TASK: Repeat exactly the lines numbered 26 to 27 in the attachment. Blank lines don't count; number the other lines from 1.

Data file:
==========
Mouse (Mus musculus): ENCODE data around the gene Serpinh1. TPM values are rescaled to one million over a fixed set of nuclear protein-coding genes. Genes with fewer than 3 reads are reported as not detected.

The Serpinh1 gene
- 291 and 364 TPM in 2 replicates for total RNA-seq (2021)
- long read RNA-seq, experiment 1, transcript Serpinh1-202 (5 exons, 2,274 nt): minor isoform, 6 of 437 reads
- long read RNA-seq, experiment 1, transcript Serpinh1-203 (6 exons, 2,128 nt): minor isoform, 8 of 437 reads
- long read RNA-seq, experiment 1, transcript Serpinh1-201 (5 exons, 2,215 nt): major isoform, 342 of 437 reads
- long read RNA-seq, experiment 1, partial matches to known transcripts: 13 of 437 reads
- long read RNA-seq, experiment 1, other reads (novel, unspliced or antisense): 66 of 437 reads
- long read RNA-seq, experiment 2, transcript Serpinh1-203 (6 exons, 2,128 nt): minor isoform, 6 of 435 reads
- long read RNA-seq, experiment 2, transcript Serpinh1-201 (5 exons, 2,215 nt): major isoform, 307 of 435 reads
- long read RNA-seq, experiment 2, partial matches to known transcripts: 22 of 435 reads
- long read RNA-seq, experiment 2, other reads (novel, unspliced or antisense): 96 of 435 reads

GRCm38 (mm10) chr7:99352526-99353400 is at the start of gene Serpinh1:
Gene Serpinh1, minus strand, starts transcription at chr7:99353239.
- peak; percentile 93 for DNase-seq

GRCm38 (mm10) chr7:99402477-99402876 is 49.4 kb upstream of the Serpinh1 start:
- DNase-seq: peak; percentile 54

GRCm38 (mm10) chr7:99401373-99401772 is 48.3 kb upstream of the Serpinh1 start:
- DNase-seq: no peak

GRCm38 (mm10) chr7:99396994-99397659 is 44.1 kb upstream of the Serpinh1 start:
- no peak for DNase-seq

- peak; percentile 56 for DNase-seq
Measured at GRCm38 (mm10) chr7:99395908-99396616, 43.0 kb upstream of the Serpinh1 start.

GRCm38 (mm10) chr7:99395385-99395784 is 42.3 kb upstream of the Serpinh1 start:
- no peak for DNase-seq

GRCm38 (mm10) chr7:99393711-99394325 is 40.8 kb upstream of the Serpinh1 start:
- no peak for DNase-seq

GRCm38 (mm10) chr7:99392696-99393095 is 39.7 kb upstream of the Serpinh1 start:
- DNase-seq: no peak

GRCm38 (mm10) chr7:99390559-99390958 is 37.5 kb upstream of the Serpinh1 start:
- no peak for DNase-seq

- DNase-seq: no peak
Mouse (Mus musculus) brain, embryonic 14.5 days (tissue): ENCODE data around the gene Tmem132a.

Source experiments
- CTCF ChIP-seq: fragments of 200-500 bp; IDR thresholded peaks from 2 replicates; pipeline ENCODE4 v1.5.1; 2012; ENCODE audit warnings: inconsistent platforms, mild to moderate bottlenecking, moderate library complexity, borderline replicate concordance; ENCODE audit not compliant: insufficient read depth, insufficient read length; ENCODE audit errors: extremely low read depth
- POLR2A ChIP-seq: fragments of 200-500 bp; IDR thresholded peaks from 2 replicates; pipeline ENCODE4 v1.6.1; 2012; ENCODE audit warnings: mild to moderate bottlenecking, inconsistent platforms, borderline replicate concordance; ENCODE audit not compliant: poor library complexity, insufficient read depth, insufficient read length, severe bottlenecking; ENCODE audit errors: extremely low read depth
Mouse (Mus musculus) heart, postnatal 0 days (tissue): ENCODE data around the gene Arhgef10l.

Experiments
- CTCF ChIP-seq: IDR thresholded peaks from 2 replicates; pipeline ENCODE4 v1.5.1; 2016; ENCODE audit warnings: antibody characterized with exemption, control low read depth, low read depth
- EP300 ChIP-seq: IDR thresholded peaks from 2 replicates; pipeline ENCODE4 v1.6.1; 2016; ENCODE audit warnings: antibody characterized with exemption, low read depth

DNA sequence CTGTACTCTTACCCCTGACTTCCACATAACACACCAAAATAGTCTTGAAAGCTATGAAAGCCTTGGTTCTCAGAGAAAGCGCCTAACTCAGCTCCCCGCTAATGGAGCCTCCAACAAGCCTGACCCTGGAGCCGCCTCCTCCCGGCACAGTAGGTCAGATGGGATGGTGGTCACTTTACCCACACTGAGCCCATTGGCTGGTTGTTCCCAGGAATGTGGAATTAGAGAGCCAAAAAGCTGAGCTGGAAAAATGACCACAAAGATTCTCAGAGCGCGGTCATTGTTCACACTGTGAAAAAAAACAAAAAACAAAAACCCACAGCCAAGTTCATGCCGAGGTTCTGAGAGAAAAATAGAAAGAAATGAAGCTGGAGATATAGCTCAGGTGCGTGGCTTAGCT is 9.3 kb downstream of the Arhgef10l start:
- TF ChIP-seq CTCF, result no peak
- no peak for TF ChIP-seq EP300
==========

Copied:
GRCm38 (mm10) chr7:99393711-99394325 is 40.8 kb upstream of the Serpinh1 start:
- no peak for DNase-seq